Great writing for design: How to inject personality into your branding without becoming irritating
In the lead up to next week’s D&AD Festival, Katie Ewer will be looking at what makes great writing for design in a series of blog posts. Katie is part of the 2016 jury for Writing for Design. First, she takes a look at writing for brand personality.
Innocent Drinks has a lot to answer for. Ever since it created bottles of juice that transformed the humble back of pack into something surprising and creative, we’ve had to endure years of over-familiar products that want to chat to us ‘like friends’. Supermarkets, bars and restaurants are littered with boxes, bottles and coffee cups with ‘copy-led’ design approaches. So many brands are talking to me that I can’t hear anything at all. It’s all just words, words, words.
It’s not just packaging though. Even airlines are gabbing at you irreverently and joke about black boxes on their liveries. Not even a stay in a luxury hotel is safe from the ubiquitous ‘cheeky tone of voice’.
Take W Hotels, for instance. It shook up the stuffy hospitality industry with an iconoclastic positioning driven in no small part by its sassy brand voice. ‘Drink Up!’ the bottled water exhorts you. ‘Blow out!’ screeches the hairdryer. The spare toilet paper calls itself the ‘Backup Plan’. How refreshing it must have seemed on one’s first stay in a W. And how irritating it must feel on your fourth, fifth and sixth stays. Jokes just aren’t funny on the second telling. Neither are cheeky loo rolls.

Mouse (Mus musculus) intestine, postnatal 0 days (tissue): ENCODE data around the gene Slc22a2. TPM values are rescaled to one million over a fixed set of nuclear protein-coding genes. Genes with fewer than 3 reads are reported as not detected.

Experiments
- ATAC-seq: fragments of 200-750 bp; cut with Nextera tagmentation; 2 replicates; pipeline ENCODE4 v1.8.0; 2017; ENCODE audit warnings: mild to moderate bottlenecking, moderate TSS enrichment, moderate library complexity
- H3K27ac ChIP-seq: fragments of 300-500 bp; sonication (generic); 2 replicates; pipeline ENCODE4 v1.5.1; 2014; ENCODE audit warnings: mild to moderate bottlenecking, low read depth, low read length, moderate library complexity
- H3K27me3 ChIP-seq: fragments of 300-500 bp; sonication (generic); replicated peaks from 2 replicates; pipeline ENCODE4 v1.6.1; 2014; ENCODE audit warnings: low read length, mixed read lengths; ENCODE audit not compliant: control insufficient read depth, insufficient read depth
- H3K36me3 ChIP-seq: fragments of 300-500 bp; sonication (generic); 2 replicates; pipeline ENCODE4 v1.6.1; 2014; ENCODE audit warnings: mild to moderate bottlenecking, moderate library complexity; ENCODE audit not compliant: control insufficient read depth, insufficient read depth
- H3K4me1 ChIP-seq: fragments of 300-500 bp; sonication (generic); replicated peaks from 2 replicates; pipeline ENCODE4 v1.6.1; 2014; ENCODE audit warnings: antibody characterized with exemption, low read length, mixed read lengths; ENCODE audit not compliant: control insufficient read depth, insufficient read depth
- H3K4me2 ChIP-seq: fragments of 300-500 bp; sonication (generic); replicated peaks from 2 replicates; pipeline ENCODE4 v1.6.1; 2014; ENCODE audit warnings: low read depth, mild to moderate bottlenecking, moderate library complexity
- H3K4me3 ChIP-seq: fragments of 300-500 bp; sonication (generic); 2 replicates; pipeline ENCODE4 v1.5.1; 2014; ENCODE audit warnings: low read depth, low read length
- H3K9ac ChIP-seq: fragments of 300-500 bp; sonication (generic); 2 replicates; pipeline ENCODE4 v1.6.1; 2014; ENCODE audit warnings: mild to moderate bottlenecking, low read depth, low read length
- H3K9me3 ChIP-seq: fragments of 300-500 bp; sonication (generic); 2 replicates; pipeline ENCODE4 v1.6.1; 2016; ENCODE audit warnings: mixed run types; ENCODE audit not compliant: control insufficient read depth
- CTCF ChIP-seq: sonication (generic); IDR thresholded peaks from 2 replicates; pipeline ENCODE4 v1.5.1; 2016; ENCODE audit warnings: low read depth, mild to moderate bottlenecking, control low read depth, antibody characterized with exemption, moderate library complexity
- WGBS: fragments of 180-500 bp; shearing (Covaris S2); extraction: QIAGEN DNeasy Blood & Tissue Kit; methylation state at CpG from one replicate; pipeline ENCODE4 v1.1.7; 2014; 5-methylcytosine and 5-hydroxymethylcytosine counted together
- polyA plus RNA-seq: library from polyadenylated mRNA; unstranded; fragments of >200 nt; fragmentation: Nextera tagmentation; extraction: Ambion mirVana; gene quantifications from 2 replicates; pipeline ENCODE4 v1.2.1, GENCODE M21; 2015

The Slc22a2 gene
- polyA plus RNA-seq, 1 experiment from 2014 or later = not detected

Does this mean that you can’t build your brand’s personality using its tone of voice? No, but in my opinion you can’t do it using tone of voice alone. For a start, it’s almost impossible to create memorable visual distinctiveness when your identity consists entirely of words.
Writing needs to work hand–in-hand with visual communication, and getting the balance right is not easy. Great writing for design tends to come from great brands. That’s not surprising – when a brand has a clear point, it’s easy for designers and writers to create good work.
For instance, Mail Chimp’s automated error responses seem entirely fitting with its brand spirit (‘we can’t find what you’re looking for’ becomes ‘nothing to see here’), whilst the profoundly strange and memorable Old Spice tone of voice is as evident on its back of pack and website as it is on social media and TVCs.
Innocent showed us that writing for design doesn’t have to be stuffy, functional, or dry. Perhaps like a new technology, we’re just figuring out how to use it with nuance and discretion.
So yes, Innocent Drinks has a lot to answer for, but it helped put writing for design on the map. And that can’t be a bad thing.
Katie Ewer is strategy director at JKR